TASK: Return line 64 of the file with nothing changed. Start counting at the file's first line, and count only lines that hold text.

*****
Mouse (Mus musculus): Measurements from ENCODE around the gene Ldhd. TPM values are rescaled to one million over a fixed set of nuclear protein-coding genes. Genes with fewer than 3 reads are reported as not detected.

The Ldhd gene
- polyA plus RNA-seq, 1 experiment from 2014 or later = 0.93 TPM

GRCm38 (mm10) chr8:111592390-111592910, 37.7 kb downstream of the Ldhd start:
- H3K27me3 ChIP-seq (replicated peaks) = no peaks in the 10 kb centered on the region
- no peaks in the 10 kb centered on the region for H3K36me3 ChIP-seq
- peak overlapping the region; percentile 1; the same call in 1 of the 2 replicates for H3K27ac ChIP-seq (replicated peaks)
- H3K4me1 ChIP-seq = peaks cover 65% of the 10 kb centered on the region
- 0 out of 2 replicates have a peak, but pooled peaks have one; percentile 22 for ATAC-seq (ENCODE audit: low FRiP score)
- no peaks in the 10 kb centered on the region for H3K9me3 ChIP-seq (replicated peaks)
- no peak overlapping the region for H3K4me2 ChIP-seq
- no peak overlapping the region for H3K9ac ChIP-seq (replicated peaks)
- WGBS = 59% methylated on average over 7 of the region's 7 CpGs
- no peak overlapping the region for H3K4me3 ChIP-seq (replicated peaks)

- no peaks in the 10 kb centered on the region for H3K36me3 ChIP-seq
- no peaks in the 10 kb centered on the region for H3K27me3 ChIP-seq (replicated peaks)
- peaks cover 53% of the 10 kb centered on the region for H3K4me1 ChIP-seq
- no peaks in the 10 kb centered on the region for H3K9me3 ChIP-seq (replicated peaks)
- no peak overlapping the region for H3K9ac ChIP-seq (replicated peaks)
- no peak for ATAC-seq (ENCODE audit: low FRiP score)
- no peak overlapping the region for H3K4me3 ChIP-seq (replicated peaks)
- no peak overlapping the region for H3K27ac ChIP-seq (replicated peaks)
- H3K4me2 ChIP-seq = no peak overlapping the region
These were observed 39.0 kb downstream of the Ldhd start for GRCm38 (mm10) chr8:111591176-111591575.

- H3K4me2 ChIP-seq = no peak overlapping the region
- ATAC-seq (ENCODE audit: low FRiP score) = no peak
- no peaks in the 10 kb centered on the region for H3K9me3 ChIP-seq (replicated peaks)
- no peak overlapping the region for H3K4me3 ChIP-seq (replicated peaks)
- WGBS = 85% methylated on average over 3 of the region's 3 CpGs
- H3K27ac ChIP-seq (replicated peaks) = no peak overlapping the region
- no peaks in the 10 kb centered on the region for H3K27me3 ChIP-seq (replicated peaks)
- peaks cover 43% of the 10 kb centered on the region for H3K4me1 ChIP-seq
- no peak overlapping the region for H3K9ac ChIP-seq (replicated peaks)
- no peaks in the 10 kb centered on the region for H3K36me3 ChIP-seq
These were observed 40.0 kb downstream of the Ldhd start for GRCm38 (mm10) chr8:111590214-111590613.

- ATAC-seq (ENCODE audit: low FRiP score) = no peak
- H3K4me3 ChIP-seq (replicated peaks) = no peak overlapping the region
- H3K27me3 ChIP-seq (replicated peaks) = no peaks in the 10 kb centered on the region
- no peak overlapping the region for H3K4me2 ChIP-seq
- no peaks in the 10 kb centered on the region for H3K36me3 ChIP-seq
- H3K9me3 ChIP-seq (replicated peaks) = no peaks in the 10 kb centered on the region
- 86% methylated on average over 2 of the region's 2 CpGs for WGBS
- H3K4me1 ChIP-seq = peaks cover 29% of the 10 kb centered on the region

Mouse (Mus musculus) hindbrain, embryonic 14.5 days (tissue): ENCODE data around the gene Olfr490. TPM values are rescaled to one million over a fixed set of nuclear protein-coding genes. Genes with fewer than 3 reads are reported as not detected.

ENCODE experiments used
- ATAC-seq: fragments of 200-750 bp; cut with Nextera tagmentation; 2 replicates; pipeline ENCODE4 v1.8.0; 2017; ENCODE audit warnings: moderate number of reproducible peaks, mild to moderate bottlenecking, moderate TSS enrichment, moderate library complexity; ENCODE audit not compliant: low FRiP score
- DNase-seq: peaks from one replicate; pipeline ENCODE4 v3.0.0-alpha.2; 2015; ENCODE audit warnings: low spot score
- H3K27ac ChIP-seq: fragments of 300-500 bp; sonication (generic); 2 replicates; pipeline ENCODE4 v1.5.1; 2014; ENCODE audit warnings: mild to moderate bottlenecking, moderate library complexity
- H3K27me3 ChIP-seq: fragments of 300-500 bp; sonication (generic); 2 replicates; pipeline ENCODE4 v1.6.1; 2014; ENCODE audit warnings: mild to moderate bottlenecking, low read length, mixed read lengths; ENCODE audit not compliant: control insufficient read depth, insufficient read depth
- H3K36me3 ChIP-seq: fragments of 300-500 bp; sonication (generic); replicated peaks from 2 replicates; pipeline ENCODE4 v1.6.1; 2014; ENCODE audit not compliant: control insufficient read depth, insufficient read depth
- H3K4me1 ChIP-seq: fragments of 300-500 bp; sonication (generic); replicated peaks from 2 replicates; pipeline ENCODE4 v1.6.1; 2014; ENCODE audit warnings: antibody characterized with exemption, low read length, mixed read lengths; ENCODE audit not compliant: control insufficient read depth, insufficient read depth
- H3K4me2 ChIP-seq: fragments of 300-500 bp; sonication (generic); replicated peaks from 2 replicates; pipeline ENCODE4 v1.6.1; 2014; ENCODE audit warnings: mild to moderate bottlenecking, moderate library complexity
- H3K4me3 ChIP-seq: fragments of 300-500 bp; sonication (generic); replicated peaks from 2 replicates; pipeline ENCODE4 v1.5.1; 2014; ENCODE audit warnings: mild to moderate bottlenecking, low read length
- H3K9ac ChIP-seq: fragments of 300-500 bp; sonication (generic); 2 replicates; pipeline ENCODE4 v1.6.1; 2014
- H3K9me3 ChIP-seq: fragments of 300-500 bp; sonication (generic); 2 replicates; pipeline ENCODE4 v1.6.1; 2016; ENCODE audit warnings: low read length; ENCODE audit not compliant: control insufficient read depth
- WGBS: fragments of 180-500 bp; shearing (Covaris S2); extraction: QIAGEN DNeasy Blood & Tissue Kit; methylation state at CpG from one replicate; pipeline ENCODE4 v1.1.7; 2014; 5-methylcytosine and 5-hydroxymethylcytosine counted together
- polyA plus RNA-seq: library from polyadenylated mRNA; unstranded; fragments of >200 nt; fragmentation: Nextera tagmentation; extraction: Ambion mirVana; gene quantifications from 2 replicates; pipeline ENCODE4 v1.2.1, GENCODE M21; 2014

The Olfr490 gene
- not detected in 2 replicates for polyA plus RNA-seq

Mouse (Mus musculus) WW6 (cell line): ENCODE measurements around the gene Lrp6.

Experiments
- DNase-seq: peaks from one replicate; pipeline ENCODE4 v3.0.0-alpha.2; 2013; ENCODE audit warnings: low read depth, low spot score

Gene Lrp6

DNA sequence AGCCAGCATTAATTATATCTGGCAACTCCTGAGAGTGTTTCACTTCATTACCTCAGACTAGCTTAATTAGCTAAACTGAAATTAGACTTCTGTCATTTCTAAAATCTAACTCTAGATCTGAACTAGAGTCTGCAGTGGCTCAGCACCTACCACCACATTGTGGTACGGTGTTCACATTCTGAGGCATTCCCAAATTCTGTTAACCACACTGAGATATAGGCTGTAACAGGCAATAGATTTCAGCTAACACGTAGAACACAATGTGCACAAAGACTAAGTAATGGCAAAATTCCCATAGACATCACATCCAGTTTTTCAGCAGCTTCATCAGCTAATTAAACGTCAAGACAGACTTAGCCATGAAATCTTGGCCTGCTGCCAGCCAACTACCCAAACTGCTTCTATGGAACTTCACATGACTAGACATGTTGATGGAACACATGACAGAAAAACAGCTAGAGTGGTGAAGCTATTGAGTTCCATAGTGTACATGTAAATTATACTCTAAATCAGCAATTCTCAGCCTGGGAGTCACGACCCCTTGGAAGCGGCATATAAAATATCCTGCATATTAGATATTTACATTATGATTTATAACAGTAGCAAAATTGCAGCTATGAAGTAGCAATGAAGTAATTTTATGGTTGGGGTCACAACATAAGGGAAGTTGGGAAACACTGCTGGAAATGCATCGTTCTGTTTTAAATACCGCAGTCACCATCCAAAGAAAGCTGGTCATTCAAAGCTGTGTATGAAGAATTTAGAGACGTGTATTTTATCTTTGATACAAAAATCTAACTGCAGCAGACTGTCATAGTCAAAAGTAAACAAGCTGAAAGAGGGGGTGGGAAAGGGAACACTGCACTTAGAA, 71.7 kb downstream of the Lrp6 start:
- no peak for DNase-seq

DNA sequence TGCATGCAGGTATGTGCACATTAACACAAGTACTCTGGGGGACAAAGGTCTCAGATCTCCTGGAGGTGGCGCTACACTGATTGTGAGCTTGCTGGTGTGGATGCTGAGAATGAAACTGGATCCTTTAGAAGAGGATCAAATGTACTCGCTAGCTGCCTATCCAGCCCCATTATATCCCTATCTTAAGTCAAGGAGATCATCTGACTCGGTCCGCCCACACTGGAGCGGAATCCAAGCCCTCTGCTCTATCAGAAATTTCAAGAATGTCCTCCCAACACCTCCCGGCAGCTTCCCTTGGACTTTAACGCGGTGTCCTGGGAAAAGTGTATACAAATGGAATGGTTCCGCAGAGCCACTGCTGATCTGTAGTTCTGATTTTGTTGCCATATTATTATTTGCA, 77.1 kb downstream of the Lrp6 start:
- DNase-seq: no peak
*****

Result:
DNA sequence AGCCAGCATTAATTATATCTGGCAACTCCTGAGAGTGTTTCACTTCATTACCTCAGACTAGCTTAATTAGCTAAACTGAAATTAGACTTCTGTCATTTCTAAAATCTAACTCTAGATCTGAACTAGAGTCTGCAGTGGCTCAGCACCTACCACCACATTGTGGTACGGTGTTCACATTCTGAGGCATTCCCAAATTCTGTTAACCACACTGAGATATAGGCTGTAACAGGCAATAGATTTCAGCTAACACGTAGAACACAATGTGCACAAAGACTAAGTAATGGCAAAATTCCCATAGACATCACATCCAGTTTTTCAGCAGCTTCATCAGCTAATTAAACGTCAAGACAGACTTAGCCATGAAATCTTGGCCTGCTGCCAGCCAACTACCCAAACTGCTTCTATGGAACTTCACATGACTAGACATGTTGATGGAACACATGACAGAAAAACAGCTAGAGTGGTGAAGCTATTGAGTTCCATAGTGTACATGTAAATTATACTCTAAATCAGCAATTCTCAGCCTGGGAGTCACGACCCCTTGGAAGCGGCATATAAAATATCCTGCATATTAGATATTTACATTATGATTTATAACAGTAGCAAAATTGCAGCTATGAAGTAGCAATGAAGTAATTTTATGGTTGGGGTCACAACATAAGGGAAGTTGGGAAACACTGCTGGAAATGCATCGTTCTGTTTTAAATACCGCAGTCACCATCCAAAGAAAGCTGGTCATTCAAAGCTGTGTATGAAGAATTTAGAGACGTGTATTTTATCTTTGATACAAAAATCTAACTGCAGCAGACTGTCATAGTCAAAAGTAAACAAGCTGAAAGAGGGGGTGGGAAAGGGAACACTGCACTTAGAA, 71.7 kb downstream of the Lrp6 start: